The First Half Century (and a Bit)
In 1888, the brilliant working class English youth Herbert George Wells was 21 years old when he invented the notion of a powered machine that might convey its inventor into the future or the past and back home again. The serialized but unfinished short story where he displayed this idea was titled The Chronic Argonauts (published in The Science Schools Journal of the Royal College of Science) and later reviled by Wells for its amateurish crudity. He even “went to the length of buying up and destroying the back issues of the Science Schools Journal where its three instalments appeared…” In the next 7 years, as he developed as a writer of both fiction and what we now call “pop-science,” Wells toyed with this fecund theme and finally published its first mature expression, the short novel (just 32,600 words in length, so strictly a novella) titled The Time Machine.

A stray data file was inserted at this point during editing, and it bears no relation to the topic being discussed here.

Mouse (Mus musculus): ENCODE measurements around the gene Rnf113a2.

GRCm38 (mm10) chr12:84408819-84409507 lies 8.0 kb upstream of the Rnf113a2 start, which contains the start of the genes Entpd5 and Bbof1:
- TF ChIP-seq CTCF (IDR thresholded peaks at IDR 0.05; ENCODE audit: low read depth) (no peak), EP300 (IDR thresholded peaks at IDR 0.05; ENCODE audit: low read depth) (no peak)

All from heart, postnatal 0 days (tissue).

Fiction Works Discussed, Plus Suggested Reading
- Poul Anderson “Flight to Forever” 1950Google Scholar